The vast majority of the books I read — 80 to 90% — are review copies. One strategy I have for actually getting around to books about which I’ve heard a great deal but missed on the review cycle is to buy them for a loved one. I bought The Immortal Life of Henrietta Lacks (linked to Nancy’s review) for my dad and ending up borrowing it a year or so later, so that both my daughter and I could read it. It was with that intention that I purchased this book for my daughter for Christmas.
Station Eleven is about a post-apocalyptic world, a world practically decimated by the rapid deaths of 99% of the world’s population from a flu pandemic. One of the central characters is Kirsten Raymonde, a child-actor who was on stage when one of the nation’s most famous actors died on stage while performing King Lear. Kristen was eight when the pandemic hit, spent a year walking with her brother — as many seemed to — so she is one for whom the new reality in Year 20 (20 years after the end of the world) is almost the only reality she remembers. She has vague memories: weren’t refrigerators cold? and did a light really go on when you opened the door? did planes really fly? and phones connect people to one another no matter of location?
The present world is a world in which people have to work to survive. After Kirsten’s brother died, she hooked up with a traveling troupe of thespians and musicians who want to give people something else — a bit of beauty — though it seems that the primary effect of their choice is helping themselves retain the sense of identity that their art gave them, as opposed to necessarily sharing their art with others.
The cover highlights the surreal nature of this novel and evokes the reality of what life in the traveling symphony would be like — the dark night sky lit up by stars which are not obscured by city lights in a world without electricity — though I think there is a bit too much light in those tents, as compared to how they were actually living.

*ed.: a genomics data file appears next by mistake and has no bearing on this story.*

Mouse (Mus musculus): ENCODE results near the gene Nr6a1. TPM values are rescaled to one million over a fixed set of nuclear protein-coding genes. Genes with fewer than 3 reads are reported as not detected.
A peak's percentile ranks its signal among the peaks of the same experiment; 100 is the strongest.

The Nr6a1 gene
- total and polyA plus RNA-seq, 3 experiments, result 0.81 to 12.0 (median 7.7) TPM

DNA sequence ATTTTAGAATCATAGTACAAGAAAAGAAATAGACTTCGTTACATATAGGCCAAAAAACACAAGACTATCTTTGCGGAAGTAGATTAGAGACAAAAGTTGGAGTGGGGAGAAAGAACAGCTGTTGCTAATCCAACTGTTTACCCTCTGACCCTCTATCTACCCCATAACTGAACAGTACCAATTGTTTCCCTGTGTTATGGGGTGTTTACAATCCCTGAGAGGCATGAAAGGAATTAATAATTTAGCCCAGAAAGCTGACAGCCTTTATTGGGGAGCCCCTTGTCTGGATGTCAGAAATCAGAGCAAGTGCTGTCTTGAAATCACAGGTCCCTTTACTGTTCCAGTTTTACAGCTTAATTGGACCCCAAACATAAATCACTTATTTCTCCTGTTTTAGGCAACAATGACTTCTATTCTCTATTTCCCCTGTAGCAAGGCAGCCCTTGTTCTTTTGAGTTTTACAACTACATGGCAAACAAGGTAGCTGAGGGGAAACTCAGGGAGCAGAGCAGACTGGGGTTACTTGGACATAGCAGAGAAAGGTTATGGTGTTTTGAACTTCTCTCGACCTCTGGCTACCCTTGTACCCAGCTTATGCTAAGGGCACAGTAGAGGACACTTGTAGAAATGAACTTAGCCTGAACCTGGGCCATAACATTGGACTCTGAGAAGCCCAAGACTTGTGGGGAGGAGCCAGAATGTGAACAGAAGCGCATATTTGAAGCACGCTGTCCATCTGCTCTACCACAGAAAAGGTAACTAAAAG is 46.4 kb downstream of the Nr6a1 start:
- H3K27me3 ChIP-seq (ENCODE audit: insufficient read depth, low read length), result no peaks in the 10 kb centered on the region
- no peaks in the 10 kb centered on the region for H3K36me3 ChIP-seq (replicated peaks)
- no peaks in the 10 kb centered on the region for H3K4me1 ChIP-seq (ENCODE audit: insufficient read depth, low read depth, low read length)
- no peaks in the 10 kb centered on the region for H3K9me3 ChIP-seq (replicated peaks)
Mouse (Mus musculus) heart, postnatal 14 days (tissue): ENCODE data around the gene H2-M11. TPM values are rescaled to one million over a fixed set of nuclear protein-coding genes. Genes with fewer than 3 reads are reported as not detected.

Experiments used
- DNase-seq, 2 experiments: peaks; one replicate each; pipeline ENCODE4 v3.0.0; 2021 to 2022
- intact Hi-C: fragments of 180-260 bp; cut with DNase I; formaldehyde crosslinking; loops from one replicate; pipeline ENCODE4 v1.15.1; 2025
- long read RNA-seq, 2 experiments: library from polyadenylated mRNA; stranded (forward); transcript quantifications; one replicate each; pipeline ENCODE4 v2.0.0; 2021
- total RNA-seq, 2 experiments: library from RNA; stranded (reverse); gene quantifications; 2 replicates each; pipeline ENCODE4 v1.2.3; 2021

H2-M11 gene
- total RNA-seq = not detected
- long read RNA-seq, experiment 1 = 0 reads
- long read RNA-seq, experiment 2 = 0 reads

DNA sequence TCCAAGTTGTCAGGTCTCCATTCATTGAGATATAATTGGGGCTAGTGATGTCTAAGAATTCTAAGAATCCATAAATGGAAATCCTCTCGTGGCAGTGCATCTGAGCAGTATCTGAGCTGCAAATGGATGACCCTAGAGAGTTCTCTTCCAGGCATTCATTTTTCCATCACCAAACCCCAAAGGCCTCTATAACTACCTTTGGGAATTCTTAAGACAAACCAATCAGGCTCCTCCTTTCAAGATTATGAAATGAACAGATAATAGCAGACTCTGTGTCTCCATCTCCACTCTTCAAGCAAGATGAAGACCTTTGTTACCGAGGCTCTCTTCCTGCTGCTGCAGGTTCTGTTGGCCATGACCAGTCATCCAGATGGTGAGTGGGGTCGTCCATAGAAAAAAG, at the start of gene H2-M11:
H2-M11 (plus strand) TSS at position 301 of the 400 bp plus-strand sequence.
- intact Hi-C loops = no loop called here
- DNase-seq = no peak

The beginning is exciting and thought-provoking, as the pandemic grinds society to a halt, but then the novel’s pace slows a bit, as the characters are introduced and expanded upon with glimpses of past and present realities. Eventually a common thread amongst many of the characters becomes evident, and the novel ends with a bang because of it. I think that the last 1/2 to 1/3 of the novel was more interesting to me, because there is a bit more focus on what life after the end of the world was like — practically and relationally — for those who have set up a more permanent rather than itinerant existence.
This was a National Book Award finalist, and I had first heard of it when it appeared on many “best of” lists at the end of the year (that was probably 2014). With the paperback release in 2015, it gained many new readers. Reviewers who didn’t like the book complain about the impractical reality of life without electricity. Wouldn’t someone work harder to get the world back on the grid? I thought a lot about this as I was reading and even more as I pondered the reviews. Especially in light of the fact that one of — if not the — main character, Arthur Leander, the actor, dies within the first few pages of the novel, it is clear that the novel is about priorities. As those who are left have to focus on survival, it isn’t all that surprising to me that such things as handheld video games and refrigeration aren’t made priority number one.
Have you read this book? What did you think?